Roasted Butternut Squash Salad with Burrata This beautiful butternut squash salad with creamy burrata cheese and peppery arugula is perfect for fall entertaining. For the best flavor and texture, remove the burrata from the refrigerator about an hour before use and assemble the salad while the squash is still warm from roasting so the cheese will melt slightly. Feel free to use precut butternut squash to make this recipe easier. If you can find pomegranates, the arils add a bright pop of color and flavor to this healthy salad, but it’s just as good–and almost as impressive-looking–without them.

active: 30 mins
total: 35 mins
Servings: 4


  • 3 tablespoons extra-virgin olive oil, divided
  • 1 teaspoon ground cumin
  • 1 teaspoon paprika
  • ½ teaspoon ground pepper, divided
  • ¼ teaspoon salt, divided
  • 4 cups cubed butternut squash
  • 1 tablespoon minced shallot
  • 1 tablespoon pomegranate molasses (see Tips)
  • 1 tablespoon balsamic vinegar
  • ½ teaspoon dried thyme
  • 6 cups lightly packed baby arugula
  • 1 burrata ball (3 3/4 ounces), sliced
  • ¼ cup toasted chopped walnuts
  • ¼ cup pomegranate seeds (see Tips) (Optional)


    Step 1

    Preheat oven to 400 degrees F.

    Step 2

    Combine 1 tablespoon oil, cumin, paprika, 1/4 teaspoon pepper and 1/8 teaspoon salt in a medium bowl. Add squash; toss to coat. Spread on a large rimmed baking sheet and roast, stirring once, until tender, about 25 minutes.

    Step 3

    Meanwhile, whisk shallot, molasses, vinegar, thyme and the remaining 2 tablespoons oil, 1/4 teaspoon pepper and 1/8 teaspoon salt in a small bowl.

    Step 4

    When the squash has finished roasting, toss arugula with 2 tablespoons of the vinaigrette. Transfer to a serving platter. Scatter the squash over the arugula and top with burrata slices. Drizzle with the remaining 2 tablespoons dressing and sprinkle with walnuts and pomegranate seeds (if using).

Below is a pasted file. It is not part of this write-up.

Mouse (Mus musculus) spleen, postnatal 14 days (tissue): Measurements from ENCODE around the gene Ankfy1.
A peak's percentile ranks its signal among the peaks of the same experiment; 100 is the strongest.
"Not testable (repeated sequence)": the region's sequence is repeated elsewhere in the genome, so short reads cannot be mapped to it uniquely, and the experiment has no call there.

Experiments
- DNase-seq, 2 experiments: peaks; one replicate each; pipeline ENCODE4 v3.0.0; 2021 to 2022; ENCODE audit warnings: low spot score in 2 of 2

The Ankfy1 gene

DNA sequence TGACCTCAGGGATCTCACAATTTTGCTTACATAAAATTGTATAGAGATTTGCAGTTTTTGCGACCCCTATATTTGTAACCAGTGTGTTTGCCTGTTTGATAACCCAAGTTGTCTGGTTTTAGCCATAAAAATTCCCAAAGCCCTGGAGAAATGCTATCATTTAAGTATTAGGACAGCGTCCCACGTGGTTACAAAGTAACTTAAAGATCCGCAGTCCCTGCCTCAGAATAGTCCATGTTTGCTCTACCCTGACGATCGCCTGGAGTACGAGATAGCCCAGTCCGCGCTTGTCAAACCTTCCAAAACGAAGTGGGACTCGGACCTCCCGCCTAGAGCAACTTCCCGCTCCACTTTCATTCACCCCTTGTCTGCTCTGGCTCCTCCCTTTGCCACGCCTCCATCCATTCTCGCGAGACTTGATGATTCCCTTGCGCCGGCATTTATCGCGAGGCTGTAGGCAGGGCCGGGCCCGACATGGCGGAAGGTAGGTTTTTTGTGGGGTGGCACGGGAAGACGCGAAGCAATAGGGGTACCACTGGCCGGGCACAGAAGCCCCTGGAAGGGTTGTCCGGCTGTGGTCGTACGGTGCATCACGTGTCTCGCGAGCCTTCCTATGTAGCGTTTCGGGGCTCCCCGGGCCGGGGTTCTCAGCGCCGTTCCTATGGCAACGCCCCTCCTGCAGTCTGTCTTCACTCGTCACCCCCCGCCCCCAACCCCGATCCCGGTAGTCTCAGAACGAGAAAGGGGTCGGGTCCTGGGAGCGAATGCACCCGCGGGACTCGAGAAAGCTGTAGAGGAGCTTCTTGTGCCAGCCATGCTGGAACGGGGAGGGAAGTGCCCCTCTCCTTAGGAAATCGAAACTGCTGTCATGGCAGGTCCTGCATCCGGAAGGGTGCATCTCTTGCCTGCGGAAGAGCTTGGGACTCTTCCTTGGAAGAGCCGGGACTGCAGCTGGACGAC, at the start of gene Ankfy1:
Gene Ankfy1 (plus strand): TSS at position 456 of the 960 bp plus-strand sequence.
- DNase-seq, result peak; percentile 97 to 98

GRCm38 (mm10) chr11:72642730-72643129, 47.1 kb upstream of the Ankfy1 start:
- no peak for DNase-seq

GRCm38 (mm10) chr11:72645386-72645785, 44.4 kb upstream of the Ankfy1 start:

Tips: Pomegranate molasses has a bright, tangy flavor. (Don’t confuse it with grenadine syrup, which contains little or no pomegranate juice.) Find it in Middle Eastern markets and some large supermarkets near the vinegar or molasses. To make your own: Simmer 4 cups pomegranate juice, uncovered, in a medium nonreactive saucepan over medium heat until thick enough to coat the back of a spoon, 45 to 50 minutes. (Do not let the syrup reduce too much or it will darken and become very sticky.) Makes about 1/2 cup. Refrigerate in an airtight container for up to 3 months.


To seed a pomegranate, fill a large bowl with water. Lightly score the fruit into quarters from crown to stem end, cutting through the skin but not into the interior of the fruit. Hold the fruit underwater, break it apart and use your hands to gently separate the plump seeds (arils) from the outer skin and white pith. The seeds will drop to the bottom of the bowl and the pith will float to the surface. Discard the pith. Pour the seeds into a colander. Rinse and pat dry. The seeds can be frozen for up to 3 months.

Nutrition Facts

Serving Size: 1 1/2 cups Per Serving: 297 calories; protein 8.5g; carbohydrates 22.1g; dietary fiber 4.3g; sugars 6g; fat 22.5g; saturated fat 5.8g; cholesterol 19mg; vitamin a iu 16240.2IU; vitamin c 35.1mg; folate 80.9mcg; calcium 285.5mg; iron 2.4mg; magnesium 80.5mg; potassium 696mg; sodium 392.3mg; thiamin 0.2mg. Exchanges:

3 fat, 1 starch, 1/2 high-fat protein, 1/2 vegetable


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